5. Have you considered how things may have changed since you left? Numerous things could have changed, especially if you’ve been gone for some time. You need to be prepared to deal with the changes. There may be new coworkers, new software, upgrades to existing software, or new processes surrounding your role. This goes back to being comfortable; there may be some changes that you like and other changes that you don’t, and that’s okay. If you believe it’s best to return to the former company, you should do your best to embrace the changes so that you can grow with the company.

6. Are you rejoining the company in the same role or a new role? In my case, I joined the company in a new role. This had an impact on my return. If I returned to the same role, there would have been different considerations. In some ways, returning to the same role means that getting back into the swing of things would be easier. A new role may mean that you might have fewer expectations about how things may proceed, which means that you’re more flexible to change. Having an open mind is important in either case.

7. Have you given thought to your financial needs since you last worked for the company? This is related to number four above, but it’s more focused on what you need in order to be in good shape financially to work for the company. If you left because of a raise from another company, is it worth it to you to give up a job that you don’t enjoy for one that you do, even if a pay cut is necessary to make it happen? If you just started a family, you may rely on a higher salary to make ends meet. Before you seek to boomerang, you must have a clear picture of what your compensation needs to be in order to make the situation work in the long run. Keep in mind that base salary is not the sole factor when considering compensation. You should factor in time off, flexibility of your schedule, health benefits, retirement matching, and other benefits from your employer. It’s important to note that compensation should not be the only factor in your decision; for some individuals, it’s not even the primary factor. The last thing you want to do is accept a compensation package that is going to have you looking for work in six months. That won’t benefit you or your employer. Of course, with extra experience, you may even be offered a raise.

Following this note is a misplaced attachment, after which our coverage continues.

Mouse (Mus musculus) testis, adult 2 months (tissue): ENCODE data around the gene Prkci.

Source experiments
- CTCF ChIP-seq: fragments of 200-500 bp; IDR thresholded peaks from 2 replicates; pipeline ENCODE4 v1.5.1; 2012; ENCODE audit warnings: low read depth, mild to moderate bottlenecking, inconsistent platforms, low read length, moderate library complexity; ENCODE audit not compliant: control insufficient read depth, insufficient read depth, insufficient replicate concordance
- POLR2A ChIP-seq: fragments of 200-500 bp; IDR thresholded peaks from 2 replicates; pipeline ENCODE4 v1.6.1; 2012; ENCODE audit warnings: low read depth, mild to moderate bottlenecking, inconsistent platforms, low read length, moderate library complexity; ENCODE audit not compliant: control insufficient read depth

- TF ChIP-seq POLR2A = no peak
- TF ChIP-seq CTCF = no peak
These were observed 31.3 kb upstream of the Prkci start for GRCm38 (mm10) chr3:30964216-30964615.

8. Does the move fit with your long-term career goals? Notice that I didn’t ask about short-terms goals. In some cases, giving up short-term benefits for something better in the long run is necessary. If you can meet both sets of goals at the same time, that’s even better. Some people want to be CEO at a major corporation, and others are content with being in middle management at the end of their career; neither is better than the other. You need to be clear on what your goals are for your career, including the environment that will allow your goals to be achieved. Once you have a good picture, you can work to transform those goals into reality. Some people feel more comfortable in a small business where they can interact with everyone at some point, and others don’t mind working in a company with thousands of coworkers that they will never meet. Some individuals want a seven-figure salary before they feel content; others are happy making five or six figures each year. You need to be realistic with your expectations and what your capabilities are. Because you’ve worked for the company in the past, you should have a good gauge on whether the company’s purpose and the work involved fit into your long-term plans. If the fit is not a good one, then why would you consider going back?

In summary, there are legitimate reasons for leaving a company and returning. If, after doing your homework, you still believe it is best to return to a former employer, you may decide it’s the right opportunity. If so, go for it. It may be one of the best decisions you will ever make. It’s worked out for me. I plan to make the most out of this opportunity because I don’t want to count on a third opportunity that may or may not exist.
Do you have any tips to share from your boomeranging experience?